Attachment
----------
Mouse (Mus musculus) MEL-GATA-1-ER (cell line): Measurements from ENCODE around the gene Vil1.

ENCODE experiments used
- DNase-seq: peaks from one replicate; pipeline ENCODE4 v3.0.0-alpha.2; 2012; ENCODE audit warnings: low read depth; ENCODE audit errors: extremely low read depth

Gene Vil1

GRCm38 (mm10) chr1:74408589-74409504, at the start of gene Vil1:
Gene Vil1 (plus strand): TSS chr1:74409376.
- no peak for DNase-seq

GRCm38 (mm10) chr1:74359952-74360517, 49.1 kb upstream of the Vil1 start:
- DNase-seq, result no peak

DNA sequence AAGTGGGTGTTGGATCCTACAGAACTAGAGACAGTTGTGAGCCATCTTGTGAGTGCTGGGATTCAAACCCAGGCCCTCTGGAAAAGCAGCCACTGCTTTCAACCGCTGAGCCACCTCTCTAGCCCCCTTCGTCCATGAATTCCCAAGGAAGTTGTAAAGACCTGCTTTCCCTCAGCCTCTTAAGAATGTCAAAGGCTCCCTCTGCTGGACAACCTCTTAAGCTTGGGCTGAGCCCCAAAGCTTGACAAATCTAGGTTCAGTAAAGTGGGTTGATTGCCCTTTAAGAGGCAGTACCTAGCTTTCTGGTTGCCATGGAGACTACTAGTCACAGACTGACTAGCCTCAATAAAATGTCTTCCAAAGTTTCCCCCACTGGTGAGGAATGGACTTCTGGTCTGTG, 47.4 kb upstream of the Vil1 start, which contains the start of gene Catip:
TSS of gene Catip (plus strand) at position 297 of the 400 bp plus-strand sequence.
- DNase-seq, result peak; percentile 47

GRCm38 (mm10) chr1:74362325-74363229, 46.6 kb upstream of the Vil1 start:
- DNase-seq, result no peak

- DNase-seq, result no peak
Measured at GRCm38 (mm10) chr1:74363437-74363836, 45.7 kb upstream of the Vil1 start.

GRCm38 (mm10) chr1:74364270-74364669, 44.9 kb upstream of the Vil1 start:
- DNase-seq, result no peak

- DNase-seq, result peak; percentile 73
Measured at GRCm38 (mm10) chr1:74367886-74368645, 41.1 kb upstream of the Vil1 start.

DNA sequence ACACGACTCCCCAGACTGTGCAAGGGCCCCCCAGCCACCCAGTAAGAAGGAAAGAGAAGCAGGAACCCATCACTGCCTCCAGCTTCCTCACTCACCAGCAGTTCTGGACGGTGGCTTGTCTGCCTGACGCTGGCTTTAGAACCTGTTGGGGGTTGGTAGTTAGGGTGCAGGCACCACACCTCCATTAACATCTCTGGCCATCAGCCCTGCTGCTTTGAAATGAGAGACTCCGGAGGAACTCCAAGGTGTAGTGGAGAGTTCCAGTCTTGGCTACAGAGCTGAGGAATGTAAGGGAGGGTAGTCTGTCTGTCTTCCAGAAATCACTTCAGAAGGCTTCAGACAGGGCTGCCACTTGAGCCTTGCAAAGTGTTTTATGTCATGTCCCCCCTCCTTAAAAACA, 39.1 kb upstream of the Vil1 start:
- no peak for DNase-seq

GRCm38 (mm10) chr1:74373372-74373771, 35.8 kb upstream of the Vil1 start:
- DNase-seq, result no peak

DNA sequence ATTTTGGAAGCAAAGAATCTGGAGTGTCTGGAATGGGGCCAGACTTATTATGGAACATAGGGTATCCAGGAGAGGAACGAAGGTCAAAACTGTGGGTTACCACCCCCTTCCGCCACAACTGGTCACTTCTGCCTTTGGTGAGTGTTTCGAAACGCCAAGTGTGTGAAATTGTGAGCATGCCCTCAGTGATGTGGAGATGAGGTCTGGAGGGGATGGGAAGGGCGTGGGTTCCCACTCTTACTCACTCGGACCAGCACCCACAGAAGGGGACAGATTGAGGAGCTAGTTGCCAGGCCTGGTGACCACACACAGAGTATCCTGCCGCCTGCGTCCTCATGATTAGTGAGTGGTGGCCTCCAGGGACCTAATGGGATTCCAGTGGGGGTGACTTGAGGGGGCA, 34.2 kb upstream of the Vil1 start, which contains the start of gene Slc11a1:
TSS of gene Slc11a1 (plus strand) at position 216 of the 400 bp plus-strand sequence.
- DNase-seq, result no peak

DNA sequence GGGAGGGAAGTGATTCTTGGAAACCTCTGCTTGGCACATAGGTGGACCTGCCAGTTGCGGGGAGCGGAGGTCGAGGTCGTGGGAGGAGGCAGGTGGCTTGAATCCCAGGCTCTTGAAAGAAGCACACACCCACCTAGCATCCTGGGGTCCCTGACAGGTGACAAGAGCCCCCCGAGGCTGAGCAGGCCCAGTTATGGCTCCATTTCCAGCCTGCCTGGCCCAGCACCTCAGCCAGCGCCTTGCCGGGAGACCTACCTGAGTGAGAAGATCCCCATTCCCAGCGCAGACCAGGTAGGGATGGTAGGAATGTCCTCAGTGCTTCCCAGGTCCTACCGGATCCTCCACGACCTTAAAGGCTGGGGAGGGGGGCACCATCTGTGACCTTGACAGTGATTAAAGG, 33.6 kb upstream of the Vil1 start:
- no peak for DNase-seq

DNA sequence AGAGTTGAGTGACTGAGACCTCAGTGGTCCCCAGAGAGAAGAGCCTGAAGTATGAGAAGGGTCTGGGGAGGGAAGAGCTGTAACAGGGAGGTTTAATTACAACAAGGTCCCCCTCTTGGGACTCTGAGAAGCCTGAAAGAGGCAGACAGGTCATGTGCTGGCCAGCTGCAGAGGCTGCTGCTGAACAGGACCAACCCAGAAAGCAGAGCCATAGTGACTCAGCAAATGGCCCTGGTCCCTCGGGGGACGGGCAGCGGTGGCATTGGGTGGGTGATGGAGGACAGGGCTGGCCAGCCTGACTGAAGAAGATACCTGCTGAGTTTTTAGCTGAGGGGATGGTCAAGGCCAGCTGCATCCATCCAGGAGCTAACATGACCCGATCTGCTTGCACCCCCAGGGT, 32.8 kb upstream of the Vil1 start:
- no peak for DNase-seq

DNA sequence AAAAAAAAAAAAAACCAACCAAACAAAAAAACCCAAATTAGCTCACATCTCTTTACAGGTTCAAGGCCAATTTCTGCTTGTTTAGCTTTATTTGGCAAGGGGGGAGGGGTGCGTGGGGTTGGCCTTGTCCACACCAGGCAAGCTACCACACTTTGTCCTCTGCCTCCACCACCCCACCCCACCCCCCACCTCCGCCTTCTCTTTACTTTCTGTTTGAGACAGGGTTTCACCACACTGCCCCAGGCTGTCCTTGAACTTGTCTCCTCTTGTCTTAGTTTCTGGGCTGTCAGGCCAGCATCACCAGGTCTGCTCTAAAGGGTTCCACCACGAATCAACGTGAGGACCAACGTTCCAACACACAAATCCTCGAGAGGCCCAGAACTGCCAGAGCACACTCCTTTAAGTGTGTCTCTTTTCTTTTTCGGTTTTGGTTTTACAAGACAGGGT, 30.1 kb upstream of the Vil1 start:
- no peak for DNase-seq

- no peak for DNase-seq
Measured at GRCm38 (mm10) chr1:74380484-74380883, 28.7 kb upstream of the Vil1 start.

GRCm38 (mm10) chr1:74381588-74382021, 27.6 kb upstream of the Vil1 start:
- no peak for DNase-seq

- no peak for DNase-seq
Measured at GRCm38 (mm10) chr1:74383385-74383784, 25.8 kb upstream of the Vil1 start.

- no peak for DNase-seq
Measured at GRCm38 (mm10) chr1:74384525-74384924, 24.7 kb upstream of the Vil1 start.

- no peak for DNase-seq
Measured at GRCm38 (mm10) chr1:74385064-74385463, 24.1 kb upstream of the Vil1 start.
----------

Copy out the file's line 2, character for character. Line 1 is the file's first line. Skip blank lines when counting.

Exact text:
ENCODE experiments used